How To Enjoy An Amazing Dinner (Or Lunch) At A French Restaurant In Paris.

We love eating in Paris. It is such an important part of our vacation experience.  But having the dinner (or lunch) that you want at a Parisian restaurant can be a daunting task.  Especially if you haven’t spoken French since those long forgotten lessons twenty plus years ago.   That being said, it will all be a lot easier with a little planning and help. So let’s ignore the Gallic frown of the John Cleese like waiter that has popped into your imagination and get down to the business of enjoying a successful meal like this one:

Oh and that expression in the first photo, ‘Plat Du Jour’?  That means today’s special and often a great choice.

First things first.  You have made a reservation right?  If not here are few quick tips.  If you are looking for reliable reviews of local favorites visit Paris By Mouth.  Once you have chosen one, the best way to avoid calling the restaurant is to use an internet based reservation system.  We rely on the Fork .   Its simple and has an English option.  While using the Fork, be careful to avoid their deals, those are paid ads and most are there for a reason.

Do make that reservation if at all possible, just as in all big cities good restaurants book up well in advance.  And be forewarned, many restaurants are closed on Sunday and most stop serving at 1030pm.

This brings us to another question, what type of eating establishment are you looking for?  Here are a few that you may come across:

Auberge.  A country-style inn.

Bistrot.  Our go to choice, bistros are relaxed eateries serving traditional plates often at reasonable prices.  You can read about my favorite bistros’ near the Yellow Flat on our blog.

Brasserie.  Larger establishments often serving late.  Many are beautifully decorated art deco palaces like Terminus Nord, where we ate often after arriving at the Gare Du Nord across the street.

Or the wonderfully named Flo.

Cafe.  Informal and local, rarely relied up for dinner.

Cantine.  Also informal, these are often loud and fun.

Comptoir.  Translates to counter, patrons often eat standing up.  Like Le Comptoir De Relais across from Odeon in the 6th.

Creperie.  As you guessed, crepes are served.  Learn more about creperies we have enjoyed here.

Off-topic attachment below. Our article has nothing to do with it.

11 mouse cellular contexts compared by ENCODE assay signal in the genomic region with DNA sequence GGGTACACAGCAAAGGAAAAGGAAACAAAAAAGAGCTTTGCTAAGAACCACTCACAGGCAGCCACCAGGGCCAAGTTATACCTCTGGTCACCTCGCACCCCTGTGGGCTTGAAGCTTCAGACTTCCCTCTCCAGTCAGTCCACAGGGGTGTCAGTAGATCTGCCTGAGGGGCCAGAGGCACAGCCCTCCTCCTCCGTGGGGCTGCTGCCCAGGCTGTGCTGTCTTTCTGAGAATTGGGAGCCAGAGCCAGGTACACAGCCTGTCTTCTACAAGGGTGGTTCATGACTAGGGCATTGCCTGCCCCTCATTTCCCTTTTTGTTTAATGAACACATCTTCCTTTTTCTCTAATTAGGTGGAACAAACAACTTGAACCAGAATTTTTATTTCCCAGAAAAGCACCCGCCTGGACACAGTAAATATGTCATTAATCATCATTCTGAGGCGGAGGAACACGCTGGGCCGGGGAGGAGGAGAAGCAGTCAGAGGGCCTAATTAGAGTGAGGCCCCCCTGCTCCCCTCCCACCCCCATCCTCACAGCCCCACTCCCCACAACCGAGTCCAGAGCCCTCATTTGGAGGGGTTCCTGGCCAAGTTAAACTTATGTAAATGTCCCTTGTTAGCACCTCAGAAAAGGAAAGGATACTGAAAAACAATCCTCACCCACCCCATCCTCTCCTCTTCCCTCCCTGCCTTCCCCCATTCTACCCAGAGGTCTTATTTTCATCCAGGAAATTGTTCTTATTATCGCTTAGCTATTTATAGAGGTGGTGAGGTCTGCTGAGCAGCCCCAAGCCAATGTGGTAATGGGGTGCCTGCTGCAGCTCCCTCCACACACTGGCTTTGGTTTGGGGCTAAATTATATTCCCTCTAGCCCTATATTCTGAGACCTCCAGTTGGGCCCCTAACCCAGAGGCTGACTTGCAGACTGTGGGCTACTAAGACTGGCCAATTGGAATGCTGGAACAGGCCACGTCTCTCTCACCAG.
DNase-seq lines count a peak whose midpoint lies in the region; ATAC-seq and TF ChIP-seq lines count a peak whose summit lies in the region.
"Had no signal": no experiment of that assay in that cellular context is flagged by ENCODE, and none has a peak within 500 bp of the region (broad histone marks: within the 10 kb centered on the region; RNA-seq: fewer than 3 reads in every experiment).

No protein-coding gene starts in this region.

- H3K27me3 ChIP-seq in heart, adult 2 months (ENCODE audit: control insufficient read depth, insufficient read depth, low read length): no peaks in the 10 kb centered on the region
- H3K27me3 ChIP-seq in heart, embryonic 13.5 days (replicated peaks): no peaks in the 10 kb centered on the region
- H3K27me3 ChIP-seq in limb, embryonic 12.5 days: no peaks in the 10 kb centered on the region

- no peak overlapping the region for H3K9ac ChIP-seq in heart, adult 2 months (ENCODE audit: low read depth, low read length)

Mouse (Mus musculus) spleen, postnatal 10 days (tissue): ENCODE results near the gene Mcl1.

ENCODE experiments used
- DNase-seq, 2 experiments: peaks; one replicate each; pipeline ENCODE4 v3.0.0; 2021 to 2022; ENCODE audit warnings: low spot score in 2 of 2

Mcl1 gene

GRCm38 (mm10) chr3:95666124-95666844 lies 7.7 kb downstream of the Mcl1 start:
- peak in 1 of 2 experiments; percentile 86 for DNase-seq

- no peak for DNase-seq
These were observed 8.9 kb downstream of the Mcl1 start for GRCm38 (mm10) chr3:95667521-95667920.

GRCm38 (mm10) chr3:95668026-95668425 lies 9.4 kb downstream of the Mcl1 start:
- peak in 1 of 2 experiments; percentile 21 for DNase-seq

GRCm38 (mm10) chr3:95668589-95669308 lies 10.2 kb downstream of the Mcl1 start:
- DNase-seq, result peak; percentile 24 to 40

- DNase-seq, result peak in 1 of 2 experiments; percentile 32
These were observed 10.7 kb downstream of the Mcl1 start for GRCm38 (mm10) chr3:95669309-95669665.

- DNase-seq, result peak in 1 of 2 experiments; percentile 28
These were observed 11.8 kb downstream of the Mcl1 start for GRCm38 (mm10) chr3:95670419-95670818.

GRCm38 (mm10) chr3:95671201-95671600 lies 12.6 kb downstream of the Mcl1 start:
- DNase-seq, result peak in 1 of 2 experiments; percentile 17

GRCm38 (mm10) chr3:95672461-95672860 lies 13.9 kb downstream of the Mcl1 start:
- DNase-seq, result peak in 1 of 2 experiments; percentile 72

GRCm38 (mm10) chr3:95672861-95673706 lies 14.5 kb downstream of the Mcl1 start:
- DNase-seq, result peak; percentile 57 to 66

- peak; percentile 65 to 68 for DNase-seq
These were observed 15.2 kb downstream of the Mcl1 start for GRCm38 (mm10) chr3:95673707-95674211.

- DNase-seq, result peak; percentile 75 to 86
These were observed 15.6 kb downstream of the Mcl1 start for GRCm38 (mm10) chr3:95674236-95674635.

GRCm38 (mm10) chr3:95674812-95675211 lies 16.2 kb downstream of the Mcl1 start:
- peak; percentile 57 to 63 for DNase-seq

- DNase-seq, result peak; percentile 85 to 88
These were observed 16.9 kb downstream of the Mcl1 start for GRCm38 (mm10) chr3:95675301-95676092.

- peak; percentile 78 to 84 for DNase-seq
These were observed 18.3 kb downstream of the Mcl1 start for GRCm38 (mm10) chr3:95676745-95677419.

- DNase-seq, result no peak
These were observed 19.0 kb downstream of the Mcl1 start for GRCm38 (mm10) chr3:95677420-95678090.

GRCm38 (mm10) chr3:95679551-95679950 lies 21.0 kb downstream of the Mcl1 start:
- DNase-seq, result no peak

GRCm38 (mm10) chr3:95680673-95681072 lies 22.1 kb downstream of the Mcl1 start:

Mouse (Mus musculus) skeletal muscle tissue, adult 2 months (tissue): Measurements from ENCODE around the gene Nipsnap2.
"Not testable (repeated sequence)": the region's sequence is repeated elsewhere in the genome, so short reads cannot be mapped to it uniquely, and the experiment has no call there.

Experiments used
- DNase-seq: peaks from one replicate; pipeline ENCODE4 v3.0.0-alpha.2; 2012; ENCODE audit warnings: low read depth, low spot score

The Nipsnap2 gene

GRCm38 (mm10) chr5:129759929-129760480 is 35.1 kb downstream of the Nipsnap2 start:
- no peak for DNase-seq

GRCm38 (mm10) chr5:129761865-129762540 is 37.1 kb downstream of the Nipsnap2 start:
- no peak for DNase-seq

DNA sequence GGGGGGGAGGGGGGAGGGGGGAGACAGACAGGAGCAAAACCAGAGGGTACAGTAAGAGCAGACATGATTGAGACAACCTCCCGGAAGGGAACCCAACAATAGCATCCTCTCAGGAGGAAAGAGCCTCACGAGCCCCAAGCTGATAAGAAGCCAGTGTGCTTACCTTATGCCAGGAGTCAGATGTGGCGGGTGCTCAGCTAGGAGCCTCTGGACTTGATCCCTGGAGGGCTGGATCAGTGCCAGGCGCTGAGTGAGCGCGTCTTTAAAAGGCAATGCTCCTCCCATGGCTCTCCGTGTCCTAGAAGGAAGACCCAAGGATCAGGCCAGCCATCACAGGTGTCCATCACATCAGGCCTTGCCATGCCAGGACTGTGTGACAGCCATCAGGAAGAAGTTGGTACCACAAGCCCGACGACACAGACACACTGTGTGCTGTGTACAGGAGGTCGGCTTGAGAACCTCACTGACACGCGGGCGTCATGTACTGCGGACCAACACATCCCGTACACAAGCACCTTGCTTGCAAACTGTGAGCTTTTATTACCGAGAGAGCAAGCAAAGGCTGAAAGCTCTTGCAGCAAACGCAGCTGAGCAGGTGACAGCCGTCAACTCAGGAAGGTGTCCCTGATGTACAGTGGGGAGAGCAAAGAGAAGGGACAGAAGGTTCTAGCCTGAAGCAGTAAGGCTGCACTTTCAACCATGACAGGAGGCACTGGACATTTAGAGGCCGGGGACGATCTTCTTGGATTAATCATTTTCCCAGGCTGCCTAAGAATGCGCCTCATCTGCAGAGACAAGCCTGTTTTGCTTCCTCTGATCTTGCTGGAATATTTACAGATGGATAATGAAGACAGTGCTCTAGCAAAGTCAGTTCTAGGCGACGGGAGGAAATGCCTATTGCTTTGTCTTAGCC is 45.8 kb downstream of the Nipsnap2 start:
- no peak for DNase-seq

Restaurant.  The broadest category.   Just about everything fits here.  Here is a favorite classic in the 6th, Allard.

Rotisserie.  A restaurant that specializes in cooking on the wood fired grill.

Over the past years the lines between them have blurred as wine bars (“bar a vin”) and happy hours, yes they are called happy hours which makes sense if you taken a moment to think about it, have invaded French soil.

Ok.  You are in the restaurant and seated.  Bravo.  A menu arrives.  You take it.  It’s in French.  What did you expect?  So what do you do?  An obvious choice but often ignored approach is to ask if they have an English menu.  Hey it’s not a contest and if they do you won’t have to try to remember the rest of the blog.    You say:

“Avez-vous un menu en anglais?”

If they do not, here is how to work through the menu:

The menu is typically divided into opening dishes (‘les entrees’) and the main courses (‘le plat principal’).  You can order a la carte taking as little or as much as you want or from the menu du prix fixe, sometimes called the menu du jour or la formule.  By doing so you get slightly smaller plates at much reduced prices.  These formulas (‘formules’) offer you two options:  2 plates (‘plats’) or 3 choosing one each from the appetizers, main courses or desserts which are fortunately called desserts.  Like this grand marinier souffle.  Be sure order this one at the start of the meal.  Dessert will often will include a cheese option.

You may also see the word “degustation”.  This refers to a tasting menu.

Curious about the wine list?  Ask for:

“La Carte Des Vin”.

Well dinner is over and you want the bill.  Just say:

“L’addition s’il vous plait”.

What about tipping?  A tip of 15% is included in the price of the meal.  But if service is good your should leave a few extra euros, between 5 and 10%.

And as always, it’s about slowing down and enjoying the moment and the tastes that Paris offers you.

Bon appetit!


To learn more about the yellow flat, visit or email us at


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